In response to Tom Lane <tgl(at)sss(dot)pgh(dot)pa(dot)us>:
> "Bill Moran" <wmoran(at)collaborativefusion(dot)com> writes:
> > Issuing a statement like:
> > CREATE TABLE table2 AS SELECT * FROM table1;
> > simultaneously in two separate sessions should result in an error like
> > "ERROR: relation "table2" already exists" (in one or the other of the
> > sessions, depending on the exact timing of things).
> This isn't really fixable, or at least the cure would be worse than the
> disease. The "already exists" message is just a pre-check and it cannot
> detect an uncommitted concurrent attempt to insert the same table name.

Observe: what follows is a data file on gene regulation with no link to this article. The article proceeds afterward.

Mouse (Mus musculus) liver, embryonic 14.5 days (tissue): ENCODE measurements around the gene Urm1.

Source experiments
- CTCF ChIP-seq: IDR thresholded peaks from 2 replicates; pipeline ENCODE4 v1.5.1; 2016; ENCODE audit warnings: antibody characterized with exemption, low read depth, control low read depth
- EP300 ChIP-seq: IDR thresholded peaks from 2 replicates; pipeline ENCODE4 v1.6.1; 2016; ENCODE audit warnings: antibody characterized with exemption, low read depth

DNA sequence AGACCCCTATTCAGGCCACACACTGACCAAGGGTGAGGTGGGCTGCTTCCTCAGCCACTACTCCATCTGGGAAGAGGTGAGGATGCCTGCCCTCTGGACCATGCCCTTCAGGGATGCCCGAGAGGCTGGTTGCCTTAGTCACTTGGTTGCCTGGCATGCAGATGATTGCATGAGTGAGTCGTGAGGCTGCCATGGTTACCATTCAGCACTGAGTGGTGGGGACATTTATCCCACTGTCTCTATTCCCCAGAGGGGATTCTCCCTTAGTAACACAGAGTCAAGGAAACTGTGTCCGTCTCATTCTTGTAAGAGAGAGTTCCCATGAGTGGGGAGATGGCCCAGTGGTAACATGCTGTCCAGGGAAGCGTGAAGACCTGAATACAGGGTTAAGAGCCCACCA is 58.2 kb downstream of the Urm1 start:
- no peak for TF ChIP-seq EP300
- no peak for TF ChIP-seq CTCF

> The place where the rubber really meets the road is during unique index
> insertion. We might be able to fix things so that you get a unique
> index complaint about pg_class.relname instead of pg_type, but that
> would be about it.
I figured it was something along those lines, otherwise it would have
already been "fixed".
I haven't had time to look at the code, so I'm speaking from a position
of ignorance, but would it be terribly difficult to catch the unique
constraint error, then re-run the pre-check to determine if it's
occurring as a result of trying to create an existing table, and
translate the error to a friendlier one before reporting to the client?
That doesn't seem unreasonable to me, but (as I already admitted) I
haven't looked at the code yet ...
Collaborative Fusion Inc.
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